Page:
My opponent is a highly-visible, well-known public figure who first won elective office, to the legislature, a little over twenty years ago, when she was in her mid-twenties. Since Governor Carlson appointed her chief justice in 1998, when she was in her early-forties (click here), she has traveled around the Twin Cities area and the rest of Minnesota making hundreds of speeches/ appearances -- quite possibly more, on an average per-week basis, than any of her predecessors. Presumably partly because of her high public profile, one nonpartisan commentator stated, shortly after she filed for election, that she "appears to be in a relatively strong position going into this campaign." (Source: "Four High Court Seats Contested," Mark A. Cohen, Minnesota Lawyer August 24, 2000)
          As an aside, while I concede there is room for reasonable people to disagree (and I will address the arguments pro and con later in the campaign), I personally believe justices, including the chief justice, should keep a lower public profile. An associate justice of the United States Supreme Court said recently of public speaking by appellate justices, "Every time we open our mouths, we come close to compromising what we do." In this regard, I note that the greatest of all appellate justices, Oliver Wendell Holmes, Jr., apparently gave only 45 speeches in his nearly 50 years as an appellate judge, and many of them were just a few sentences long. (Source: Mark DeWolfe Howe, ed., The Occasional Speeches of Justice Oliver Wendell Holmes 1962)
         Be that as it may, the point is that my opponent is a highly-visible, well-known, popular public figure who presumably has great name recognition throughout the state, whereas I am "none of the above." In view of this and in view of my announced intention to reject all contributions, not just those from lawyers, I have urged my opponent to at least instruct her campaign treasurer to reject all contributions from lawyers. But I also have urged her to go one step further and follow my example of rejecting all contributions from all sources. In short, I have urged her to join me in setting an example for other candidates for judicial offices in future elections in this state, so that Minnesota judicial elections in turn will serve as a model for judicial elections in other states. It is clear, however (click here), that her campaign committee has been quite busy soliciting not only endorsements but contributions from lawyers and others.

How Can I Run An Effective Campaign Without Contributions?
          It may sound impossible, but, if the voters do their job as citizens and if the press does its job, I think I can run an effective campaign without contributions. The late Justice Felix Frankfurter of the United States Supreme Court, stated that the most important office in a democracy is that of citizen. Justice Frankfurter elsewhere described education as a "joint adventure [of teacher and student] in understanding." Similarly, I believe, a campaign for judicial office -- or for any other office, for that matter -- should not be an occasion for candidates to engage in spending large sums of money, either other people's money or their own, but should be a joint adventure in learning of citizens, candidates, and press.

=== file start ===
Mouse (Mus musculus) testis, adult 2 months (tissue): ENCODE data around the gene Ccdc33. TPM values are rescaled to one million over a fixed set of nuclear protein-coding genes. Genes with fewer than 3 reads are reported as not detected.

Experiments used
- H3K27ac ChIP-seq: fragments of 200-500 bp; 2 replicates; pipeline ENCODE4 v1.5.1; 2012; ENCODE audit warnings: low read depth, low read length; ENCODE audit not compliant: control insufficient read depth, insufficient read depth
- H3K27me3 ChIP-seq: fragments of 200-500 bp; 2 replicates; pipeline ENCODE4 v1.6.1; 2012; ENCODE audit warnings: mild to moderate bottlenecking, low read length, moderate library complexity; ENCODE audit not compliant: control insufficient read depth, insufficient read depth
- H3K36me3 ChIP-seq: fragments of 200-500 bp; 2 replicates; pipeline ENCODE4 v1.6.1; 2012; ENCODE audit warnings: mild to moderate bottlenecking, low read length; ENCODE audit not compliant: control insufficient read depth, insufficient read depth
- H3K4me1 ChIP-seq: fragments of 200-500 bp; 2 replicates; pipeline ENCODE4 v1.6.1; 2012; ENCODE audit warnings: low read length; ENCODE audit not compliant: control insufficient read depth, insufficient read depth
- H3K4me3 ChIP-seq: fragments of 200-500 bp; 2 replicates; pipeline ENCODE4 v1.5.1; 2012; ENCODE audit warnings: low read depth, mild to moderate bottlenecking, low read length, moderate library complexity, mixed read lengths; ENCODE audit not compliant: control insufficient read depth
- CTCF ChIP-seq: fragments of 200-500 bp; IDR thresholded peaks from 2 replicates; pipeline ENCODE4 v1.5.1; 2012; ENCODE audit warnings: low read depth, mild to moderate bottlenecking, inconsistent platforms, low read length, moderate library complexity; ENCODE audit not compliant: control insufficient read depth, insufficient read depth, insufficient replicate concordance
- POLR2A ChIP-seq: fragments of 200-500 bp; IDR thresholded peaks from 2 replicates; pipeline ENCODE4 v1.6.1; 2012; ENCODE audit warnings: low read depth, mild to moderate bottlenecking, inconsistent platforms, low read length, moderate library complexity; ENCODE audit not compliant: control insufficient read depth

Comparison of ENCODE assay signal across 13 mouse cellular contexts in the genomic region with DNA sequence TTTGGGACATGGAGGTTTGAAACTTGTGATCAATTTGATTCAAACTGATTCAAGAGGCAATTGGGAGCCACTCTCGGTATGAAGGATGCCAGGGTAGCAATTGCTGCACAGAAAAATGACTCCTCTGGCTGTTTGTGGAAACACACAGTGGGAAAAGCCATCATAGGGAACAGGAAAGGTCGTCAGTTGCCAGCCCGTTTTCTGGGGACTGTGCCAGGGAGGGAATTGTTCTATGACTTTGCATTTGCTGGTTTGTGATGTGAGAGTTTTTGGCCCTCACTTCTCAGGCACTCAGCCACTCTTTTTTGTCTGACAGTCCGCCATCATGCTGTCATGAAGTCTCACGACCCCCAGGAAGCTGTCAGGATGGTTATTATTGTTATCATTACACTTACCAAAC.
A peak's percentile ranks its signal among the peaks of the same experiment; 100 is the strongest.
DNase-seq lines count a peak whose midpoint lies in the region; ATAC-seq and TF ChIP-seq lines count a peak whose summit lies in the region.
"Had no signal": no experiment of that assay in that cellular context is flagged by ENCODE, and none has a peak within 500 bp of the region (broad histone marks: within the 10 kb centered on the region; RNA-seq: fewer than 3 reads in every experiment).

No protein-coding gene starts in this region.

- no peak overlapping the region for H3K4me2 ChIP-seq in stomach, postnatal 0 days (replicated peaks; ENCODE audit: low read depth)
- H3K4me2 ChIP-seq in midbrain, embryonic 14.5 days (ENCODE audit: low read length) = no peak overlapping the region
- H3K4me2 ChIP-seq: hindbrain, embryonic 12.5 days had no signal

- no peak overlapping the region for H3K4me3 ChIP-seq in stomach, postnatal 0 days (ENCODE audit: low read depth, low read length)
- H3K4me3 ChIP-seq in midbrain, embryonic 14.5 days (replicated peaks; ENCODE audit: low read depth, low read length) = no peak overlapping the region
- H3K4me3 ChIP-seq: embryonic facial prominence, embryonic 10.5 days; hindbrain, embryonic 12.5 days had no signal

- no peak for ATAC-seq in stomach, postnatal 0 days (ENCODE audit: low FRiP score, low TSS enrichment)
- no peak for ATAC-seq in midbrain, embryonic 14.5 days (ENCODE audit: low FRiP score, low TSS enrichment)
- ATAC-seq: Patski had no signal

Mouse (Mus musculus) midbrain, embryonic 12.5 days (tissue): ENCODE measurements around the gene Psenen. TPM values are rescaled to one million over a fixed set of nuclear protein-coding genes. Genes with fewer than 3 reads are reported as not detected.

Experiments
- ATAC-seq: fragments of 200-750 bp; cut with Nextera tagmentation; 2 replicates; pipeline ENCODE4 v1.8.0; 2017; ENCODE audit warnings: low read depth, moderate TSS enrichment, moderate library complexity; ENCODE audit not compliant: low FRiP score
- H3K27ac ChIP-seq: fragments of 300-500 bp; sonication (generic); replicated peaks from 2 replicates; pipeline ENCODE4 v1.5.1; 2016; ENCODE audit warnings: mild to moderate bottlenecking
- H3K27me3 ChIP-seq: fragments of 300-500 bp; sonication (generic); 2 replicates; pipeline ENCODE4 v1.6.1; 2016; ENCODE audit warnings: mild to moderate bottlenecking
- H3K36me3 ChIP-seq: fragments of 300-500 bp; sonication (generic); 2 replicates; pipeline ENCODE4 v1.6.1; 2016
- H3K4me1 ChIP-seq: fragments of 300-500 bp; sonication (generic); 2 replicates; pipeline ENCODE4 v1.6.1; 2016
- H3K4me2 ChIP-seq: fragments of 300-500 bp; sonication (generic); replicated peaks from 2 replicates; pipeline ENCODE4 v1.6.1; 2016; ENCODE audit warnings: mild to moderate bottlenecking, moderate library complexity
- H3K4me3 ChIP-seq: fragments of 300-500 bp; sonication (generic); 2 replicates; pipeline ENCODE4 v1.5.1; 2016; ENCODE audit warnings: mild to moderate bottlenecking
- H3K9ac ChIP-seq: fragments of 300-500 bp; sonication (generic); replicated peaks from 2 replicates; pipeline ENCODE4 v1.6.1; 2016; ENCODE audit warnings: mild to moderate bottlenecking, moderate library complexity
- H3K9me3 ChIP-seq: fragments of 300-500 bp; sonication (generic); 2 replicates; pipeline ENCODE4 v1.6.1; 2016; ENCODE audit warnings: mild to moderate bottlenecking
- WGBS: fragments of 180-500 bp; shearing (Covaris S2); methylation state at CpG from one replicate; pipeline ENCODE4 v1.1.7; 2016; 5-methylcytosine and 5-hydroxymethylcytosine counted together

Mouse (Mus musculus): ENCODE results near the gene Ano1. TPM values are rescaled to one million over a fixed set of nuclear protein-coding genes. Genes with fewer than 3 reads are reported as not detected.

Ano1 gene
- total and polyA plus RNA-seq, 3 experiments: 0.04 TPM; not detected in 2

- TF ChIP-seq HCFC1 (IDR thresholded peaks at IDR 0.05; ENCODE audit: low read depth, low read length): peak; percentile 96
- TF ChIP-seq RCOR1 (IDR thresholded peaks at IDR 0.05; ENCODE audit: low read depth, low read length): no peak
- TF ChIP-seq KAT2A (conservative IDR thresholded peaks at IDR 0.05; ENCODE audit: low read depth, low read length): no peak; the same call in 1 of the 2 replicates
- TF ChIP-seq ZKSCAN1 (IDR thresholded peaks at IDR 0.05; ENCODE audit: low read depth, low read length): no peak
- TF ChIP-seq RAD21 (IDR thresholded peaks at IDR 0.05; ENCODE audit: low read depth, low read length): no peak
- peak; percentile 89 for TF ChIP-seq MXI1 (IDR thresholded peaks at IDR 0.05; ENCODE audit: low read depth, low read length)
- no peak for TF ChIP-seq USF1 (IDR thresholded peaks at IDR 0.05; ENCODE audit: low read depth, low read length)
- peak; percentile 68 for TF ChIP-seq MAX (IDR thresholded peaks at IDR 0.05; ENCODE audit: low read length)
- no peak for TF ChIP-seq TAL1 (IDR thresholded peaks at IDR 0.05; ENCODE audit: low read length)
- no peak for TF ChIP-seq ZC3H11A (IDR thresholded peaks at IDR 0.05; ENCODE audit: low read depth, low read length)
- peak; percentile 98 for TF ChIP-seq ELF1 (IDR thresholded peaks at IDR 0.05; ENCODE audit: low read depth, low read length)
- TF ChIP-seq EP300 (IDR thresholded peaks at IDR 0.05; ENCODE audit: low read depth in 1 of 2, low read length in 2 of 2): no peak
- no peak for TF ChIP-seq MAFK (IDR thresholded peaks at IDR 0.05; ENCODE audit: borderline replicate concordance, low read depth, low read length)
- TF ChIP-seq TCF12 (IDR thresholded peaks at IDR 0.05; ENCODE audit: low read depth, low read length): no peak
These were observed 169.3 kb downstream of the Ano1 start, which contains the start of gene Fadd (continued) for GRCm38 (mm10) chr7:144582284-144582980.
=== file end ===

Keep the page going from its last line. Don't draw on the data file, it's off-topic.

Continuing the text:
My campaign will not involve speechifying or grandstanding or sloganeering or photo-ops or glad-handing celebrity-style public appearances or "tours." (I don't suggest that my opponent's campaign will involve any of those things either or that there is no valid argument for that kind of campaigning.) I will merely do my best, within my self-imposed budget restraints, to explain directly to the voters, nonlawyers and lawyers alike, some of the fundamental differences I have with my opponent about the proper role of a chief justice as well as about the proper role of the state supreme court.
          I have faith in the intelligence of the voters in Minnesota (who are "all above average")  to make an intelligent, informed decision -- without the "benefit" of  endorsements or of recommendations by this group or that group or of what I consider to be wasteful expenditure of money on advertising -- if I do my job as candidate, if the voters do their job as citizens, and if the press, including the legal press, does its job of providing sufficient and fair coverage of the positions of the candidates.
          I originally set a maximum limit of $5,000 on campaign expenses. It now appears I will be able to run an effective campaign for less than $200, possibly less than $100. Elsewhere I call this "Thoreauvian Campaign Economics." As an example of low-budget, high-content campaigning that respects the intelligence of the voters, I personally created and am personally maintaining this web site at no cost whatever other than the $35 domain registration fee and the approximately $18 monthly web hosting fee during the course of the campaign. I am the author of all the position papers that appear or will appear here. My campaign button, shown above left, is a "virtual campaign button," that is, a computer-generated "button" that does not really exist in actual button form. In other words, it cost me nothing to create it. (If you want to wear one of my "buttons," you'll have to "do your part as citizen" and print this page, cut out the button image, and paste it on a button you already own.) :-)
          The effect of my several decisions is that I don't need a campaign committee, don't need a third-person to act as treasurer, don't need to have a campaign committee to ask friends and lawyers for money, don't have to worry about creating the appearance of impropriety, don't have to worry about recusing when lawyer endorsers or donors appear before me if I'm elected, etc., etc. In short, I won't owe or even appear to owe anyone or any group or party anything, and I will be truly independent and nonpartisan.

Copyright (c) 2000 by Burton Randall Hanson - Prepared & published  by candidate on his own behalf and at his own expense. Candidate may be reached by e-mail at BRH@CampaignWebSiteURL or by mail at address listed on Secretary of State's website.